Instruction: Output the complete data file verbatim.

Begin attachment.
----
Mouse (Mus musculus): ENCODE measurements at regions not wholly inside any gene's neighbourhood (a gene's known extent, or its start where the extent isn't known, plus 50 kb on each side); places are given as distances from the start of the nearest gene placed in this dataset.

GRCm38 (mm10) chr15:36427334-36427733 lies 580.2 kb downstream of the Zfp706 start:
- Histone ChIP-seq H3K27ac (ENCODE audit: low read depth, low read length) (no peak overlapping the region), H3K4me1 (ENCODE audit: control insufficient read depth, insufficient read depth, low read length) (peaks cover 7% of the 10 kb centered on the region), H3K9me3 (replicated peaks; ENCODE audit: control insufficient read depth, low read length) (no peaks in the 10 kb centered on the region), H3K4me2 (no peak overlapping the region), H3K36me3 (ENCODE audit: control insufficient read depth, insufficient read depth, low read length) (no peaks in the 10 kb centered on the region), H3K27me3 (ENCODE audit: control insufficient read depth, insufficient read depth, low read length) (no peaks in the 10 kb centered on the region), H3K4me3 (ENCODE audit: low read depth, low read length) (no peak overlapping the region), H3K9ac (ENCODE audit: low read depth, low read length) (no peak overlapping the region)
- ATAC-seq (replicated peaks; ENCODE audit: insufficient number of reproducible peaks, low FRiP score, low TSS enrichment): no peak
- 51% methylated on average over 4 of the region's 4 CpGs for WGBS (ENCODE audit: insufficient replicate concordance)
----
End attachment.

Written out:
Mouse (Mus musculus): ENCODE measurements at regions not wholly inside any gene's neighbourhood (a gene's known extent, or its start where the extent isn't known, plus 50 kb on each side); places are given as distances from the start of the nearest gene placed in this dataset.

GRCm38 (mm10) chr15:36427334-36427733 lies 580.2 kb downstream of the Zfp706 start:
- Histone ChIP-seq H3K27ac (ENCODE audit: low read depth, low read length) (no peak overlapping the region), H3K4me1 (ENCODE audit: control insufficient read depth, insufficient read depth, low read length) (peaks cover 7% of the 10 kb centered on the region), H3K9me3 (replicated peaks; ENCODE audit: control insufficient read depth, low read length) (no peaks in the 10 kb centered on the region), H3K4me2 (no peak overlapping the region), H3K36me3 (ENCODE audit: control insufficient read depth, insufficient read depth, low read length) (no peaks in the 10 kb centered on the region), H3K27me3 (ENCODE audit: control insufficient read depth, insufficient read depth, low read length) (no peaks in the 10 kb centered on the region), H3K4me3 (ENCODE audit: low read depth, low read length) (no peak overlapping the region), H3K9ac (ENCODE audit: low read depth, low read length) (no peak overlapping the region)
- ATAC-seq (replicated peaks; ENCODE audit: insufficient number of reproducible peaks, low FRiP score, low TSS enrichment): no peak
- 51% methylated on average over 4 of the region's 4 CpGs for WGBS (ENCODE audit: insufficient replicate concordance)